shooting William Kirwan, had instantly fled, then it obviously could not
be he who tore the paper from the dead man's hand. But if it was not he,
it must have been Alec Cunningham himself, for by the time that the old
man had descended several servants were upon the scene. The point is a
simple one, but the Inspector had overlooked it because he had started
with the supposition that these county magnates had had nothing to do
with the matter. Now, I make a point of never having any prejudices,
and of following docilely wherever fact may lead me, and so, in the
very first stage of the investigation, I found myself looking a little
askance at the part which had been played by Mr. Alec Cunningham.

"And now I made a very careful examination of the corner of paper which
the Inspector had submitted to us. It was at once clear to me that it
formed part of a very remarkable document. Here it is. Do you not now
observe something very suggestive about it?"

"It has a very irregular look," said the Colonel.

"My dear sir," cried Holmes, "there cannot be the least doubt in the
world that it has been written by two persons doing alternate words.
When I draw your attention to the strong t's of 'at' and 'to', and ask
you to compare them with the weak ones of 'quarter' and 'twelve,' you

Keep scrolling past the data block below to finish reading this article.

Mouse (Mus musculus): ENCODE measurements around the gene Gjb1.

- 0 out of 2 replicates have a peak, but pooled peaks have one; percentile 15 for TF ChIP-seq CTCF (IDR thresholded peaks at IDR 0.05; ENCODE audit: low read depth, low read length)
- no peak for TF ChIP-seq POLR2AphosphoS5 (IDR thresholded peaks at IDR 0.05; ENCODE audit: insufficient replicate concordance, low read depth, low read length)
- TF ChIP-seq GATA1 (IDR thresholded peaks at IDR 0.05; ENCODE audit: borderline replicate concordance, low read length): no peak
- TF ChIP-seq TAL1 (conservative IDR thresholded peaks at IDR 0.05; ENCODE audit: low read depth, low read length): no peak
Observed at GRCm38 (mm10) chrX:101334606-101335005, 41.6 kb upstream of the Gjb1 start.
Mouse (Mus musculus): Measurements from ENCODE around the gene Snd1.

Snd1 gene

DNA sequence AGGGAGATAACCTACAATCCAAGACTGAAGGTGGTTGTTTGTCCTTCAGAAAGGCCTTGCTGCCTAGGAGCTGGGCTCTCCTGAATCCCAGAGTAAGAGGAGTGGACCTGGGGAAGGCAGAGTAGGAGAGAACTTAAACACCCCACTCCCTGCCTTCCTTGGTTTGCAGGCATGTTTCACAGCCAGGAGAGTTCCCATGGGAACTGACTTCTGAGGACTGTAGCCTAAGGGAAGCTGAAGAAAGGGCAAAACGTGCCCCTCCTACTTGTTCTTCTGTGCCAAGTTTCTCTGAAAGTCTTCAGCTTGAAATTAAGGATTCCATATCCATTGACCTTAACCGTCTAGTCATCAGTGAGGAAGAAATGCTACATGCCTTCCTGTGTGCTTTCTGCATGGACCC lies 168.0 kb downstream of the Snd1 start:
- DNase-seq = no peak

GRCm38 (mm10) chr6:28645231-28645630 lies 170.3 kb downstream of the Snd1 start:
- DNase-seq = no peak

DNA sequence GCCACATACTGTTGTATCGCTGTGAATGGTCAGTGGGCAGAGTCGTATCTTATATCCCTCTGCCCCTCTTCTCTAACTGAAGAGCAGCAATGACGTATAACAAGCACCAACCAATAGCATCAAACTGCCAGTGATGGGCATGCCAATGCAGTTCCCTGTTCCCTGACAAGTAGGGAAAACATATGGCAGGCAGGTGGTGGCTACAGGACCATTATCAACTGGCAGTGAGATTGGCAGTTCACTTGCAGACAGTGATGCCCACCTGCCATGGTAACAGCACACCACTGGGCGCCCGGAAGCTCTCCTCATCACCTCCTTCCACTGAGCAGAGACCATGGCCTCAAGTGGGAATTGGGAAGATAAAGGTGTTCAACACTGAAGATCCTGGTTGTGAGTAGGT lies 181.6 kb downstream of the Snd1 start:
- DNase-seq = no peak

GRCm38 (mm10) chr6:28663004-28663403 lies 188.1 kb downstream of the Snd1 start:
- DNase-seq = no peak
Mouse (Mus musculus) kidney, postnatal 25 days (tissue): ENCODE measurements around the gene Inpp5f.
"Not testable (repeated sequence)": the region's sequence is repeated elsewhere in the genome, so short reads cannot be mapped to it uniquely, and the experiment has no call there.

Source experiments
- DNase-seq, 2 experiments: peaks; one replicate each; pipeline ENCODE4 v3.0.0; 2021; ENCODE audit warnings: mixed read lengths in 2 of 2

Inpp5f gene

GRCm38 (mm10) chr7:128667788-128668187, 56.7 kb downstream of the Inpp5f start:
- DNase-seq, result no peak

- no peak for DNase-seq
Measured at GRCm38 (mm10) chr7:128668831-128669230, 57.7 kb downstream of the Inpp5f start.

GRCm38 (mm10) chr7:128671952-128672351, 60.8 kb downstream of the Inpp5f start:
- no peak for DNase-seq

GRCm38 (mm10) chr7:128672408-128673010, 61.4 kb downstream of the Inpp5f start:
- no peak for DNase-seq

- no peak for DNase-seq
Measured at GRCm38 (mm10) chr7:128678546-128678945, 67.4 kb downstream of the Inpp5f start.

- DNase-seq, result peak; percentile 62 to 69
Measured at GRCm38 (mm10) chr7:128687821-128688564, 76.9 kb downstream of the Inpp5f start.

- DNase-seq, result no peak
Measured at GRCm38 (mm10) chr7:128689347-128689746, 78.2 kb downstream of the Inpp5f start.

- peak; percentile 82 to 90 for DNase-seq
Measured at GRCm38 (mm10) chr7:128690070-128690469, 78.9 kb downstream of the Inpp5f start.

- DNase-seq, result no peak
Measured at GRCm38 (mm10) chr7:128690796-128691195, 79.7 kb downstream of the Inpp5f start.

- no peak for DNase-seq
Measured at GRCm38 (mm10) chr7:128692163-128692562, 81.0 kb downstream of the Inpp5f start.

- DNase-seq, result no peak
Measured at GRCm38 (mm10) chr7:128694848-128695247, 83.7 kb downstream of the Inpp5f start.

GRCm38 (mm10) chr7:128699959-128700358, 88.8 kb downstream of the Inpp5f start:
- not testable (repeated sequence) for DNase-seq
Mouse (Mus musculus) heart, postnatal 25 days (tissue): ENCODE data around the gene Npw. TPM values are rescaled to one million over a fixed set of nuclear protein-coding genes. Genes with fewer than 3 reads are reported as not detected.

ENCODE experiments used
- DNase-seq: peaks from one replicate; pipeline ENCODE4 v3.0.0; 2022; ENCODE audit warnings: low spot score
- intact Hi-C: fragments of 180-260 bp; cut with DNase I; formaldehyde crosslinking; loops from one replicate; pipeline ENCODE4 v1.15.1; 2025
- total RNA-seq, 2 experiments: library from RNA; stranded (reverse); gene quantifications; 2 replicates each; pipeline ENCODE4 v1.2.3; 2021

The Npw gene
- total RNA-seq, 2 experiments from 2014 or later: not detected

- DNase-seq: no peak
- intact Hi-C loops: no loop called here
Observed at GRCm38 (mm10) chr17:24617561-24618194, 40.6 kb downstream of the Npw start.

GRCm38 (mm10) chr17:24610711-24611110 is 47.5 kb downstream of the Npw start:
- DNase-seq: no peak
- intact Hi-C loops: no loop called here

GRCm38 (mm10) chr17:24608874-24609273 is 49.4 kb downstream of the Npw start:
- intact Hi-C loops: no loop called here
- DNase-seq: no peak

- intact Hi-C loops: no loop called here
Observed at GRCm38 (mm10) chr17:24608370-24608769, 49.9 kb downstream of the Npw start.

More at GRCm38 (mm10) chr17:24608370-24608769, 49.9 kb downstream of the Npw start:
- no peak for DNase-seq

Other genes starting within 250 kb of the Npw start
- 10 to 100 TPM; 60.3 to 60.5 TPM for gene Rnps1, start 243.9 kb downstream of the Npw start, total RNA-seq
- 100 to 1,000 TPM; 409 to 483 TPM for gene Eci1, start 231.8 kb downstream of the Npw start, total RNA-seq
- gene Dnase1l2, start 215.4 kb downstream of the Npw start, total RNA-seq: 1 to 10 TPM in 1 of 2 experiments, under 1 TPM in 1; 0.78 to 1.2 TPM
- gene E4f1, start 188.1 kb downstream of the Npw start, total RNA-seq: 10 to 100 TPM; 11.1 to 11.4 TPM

will instantly recognize the fact. A very brief analysis of these
four words would enable you to say with the utmost confidence that the
'learn' and the 'maybe' are written in the stronger hand, and the 'what'
in the weaker."

"By Jove, it's as clear as day!" cried the Colonel. "Why on earth should
two men write a letter in such a fashion?"

"Obviously the business was a bad one, and one of the men who distrusted
the other was determined that, whatever was done, each should have an
equal hand in it. Now, of the two men, it is clear that the one who
wrote the 'at' and 'to' was the ringleader."

"How do you get at that?"

"We might deduce it from the mere character of the one hand as compared
with the other. But we have more assured reasons than that for supposing
it. If you examine this scrap with attention you will come to the
conclusion that the man with the stronger hand wrote all his words
first, leaving blanks for the other to fill up. These blanks were not
always sufficient, and you can see that the second man had a squeeze
to fit his 'quarter' in between the 'at' and the 'to,' showing that the
latter were already written. The man who wrote all his words first is
undoubtedly the man who planned the affair."

"Excellent!" cried Mr. Acton.

"But very superficial," said Holmes. "We come now, however, to a point
which is of importance. You may not be aware that the deduction of a
man's age from his writing is one which has brought to considerable
accuracy by experts. In normal cases one can place a man in his true
decade with tolerable confidence. I say normal cases, because ill-health
and physical weakness reproduce the signs of old age, even when the
invalid is a youth. In this case, looking at the bold, strong hand of
the one, and the rather broken-backed appearance of the other, which
still retains its legibility although the t's have begun to lose their
crossing, we can say that the one was a young man and the other was
advanced in years without being positively decrepit."

"Excellent!" cried Mr. Acton again.

"There is a further point, however, which is subtler and of greater
interest. There is something in common between these hands. They belong